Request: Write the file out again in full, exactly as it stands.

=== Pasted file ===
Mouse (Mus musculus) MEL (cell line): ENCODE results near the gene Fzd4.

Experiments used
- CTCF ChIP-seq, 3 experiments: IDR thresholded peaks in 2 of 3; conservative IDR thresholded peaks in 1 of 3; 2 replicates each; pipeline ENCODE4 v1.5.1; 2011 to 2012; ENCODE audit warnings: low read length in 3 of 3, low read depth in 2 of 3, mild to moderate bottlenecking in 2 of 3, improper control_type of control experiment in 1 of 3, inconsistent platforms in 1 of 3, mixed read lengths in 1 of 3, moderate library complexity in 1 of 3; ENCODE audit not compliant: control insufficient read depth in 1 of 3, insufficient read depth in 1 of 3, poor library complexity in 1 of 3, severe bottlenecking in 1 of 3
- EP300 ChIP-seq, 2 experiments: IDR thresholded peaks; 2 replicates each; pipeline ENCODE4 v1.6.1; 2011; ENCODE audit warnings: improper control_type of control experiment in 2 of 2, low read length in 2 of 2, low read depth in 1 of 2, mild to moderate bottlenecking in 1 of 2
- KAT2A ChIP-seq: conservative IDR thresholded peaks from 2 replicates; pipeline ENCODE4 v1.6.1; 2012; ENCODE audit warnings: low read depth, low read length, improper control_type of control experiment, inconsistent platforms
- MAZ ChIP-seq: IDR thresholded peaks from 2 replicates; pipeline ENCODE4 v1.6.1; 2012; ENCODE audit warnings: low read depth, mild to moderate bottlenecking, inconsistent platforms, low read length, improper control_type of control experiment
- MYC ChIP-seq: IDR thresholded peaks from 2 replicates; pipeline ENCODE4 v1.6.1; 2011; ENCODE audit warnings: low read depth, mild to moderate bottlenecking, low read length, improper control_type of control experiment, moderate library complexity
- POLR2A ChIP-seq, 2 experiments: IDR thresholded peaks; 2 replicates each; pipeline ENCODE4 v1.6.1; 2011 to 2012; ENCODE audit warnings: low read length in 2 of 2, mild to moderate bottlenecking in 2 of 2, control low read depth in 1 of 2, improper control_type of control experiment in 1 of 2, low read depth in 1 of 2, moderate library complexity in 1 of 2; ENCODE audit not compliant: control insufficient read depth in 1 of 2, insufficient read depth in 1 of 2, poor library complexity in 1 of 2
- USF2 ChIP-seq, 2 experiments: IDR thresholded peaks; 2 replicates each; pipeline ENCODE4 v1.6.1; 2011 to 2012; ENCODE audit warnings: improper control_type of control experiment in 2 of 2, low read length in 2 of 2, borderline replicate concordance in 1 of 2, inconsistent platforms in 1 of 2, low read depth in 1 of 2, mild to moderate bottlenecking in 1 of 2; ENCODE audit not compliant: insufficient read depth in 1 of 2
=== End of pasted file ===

Mouse (Mus musculus) MEL (cell line): ENCODE results near the gene Fzd4.

Experiments used
- CTCF ChIP-seq, 3 experiments: IDR thresholded peaks in 2 of 3; conservative IDR thresholded peaks in 1 of 3; 2 replicates each; pipeline ENCODE4 v1.5.1; 2011 to 2012; ENCODE audit warnings: low read length in 3 of 3, low read depth in 2 of 3, mild to moderate bottlenecking in 2 of 3, improper control_type of control experiment in 1 of 3, inconsistent platforms in 1 of 3, mixed read lengths in 1 of 3, moderate library complexity in 1 of 3; ENCODE audit not compliant: control insufficient read depth in 1 of 3, insufficient read depth in 1 of 3, poor library complexity in 1 of 3, severe bottlenecking in 1 of 3
- EP300 ChIP-seq, 2 experiments: IDR thresholded peaks; 2 replicates each; pipeline ENCODE4 v1.6.1; 2011; ENCODE audit warnings: improper control_type of control experiment in 2 of 2, low read length in 2 of 2, low read depth in 1 of 2, mild to moderate bottlenecking in 1 of 2
- KAT2A ChIP-seq: conservative IDR thresholded peaks from 2 replicates; pipeline ENCODE4 v1.6.1; 2012; ENCODE audit warnings: low read depth, low read length, improper control_type of control experiment, inconsistent platforms
- MAZ ChIP-seq: IDR thresholded peaks from 2 replicates; pipeline ENCODE4 v1.6.1; 2012; ENCODE audit warnings: low read depth, mild to moderate bottlenecking, inconsistent platforms, low read length, improper control_type of control experiment
- MYC ChIP-seq: IDR thresholded peaks from 2 replicates; pipeline ENCODE4 v1.6.1; 2011; ENCODE audit warnings: low read depth, mild to moderate bottlenecking, low read length, improper control_type of control experiment, moderate library complexity
- POLR2A ChIP-seq, 2 experiments: IDR thresholded peaks; 2 replicates each; pipeline ENCODE4 v1.6.1; 2011 to 2012; ENCODE audit warnings: low read length in 2 of 2, mild to moderate bottlenecking in 2 of 2, control low read depth in 1 of 2, improper control_type of control experiment in 1 of 2, low read depth in 1 of 2, moderate library complexity in 1 of 2; ENCODE audit not compliant: control insufficient read depth in 1 of 2, insufficient read depth in 1 of 2, poor library complexity in 1 of 2
- USF2 ChIP-seq, 2 experiments: IDR thresholded peaks; 2 replicates each; pipeline ENCODE4 v1.6.1; 2011 to 2012; ENCODE audit warnings: improper control_type of control experiment in 2 of 2, low read length in 2 of 2, borderline replicate concordance in 1 of 2, inconsistent platforms in 1 of 2, low read depth in 1 of 2, mild to moderate bottlenecking in 1 of 2; ENCODE audit not compliant: insufficient read depth in 1 of 2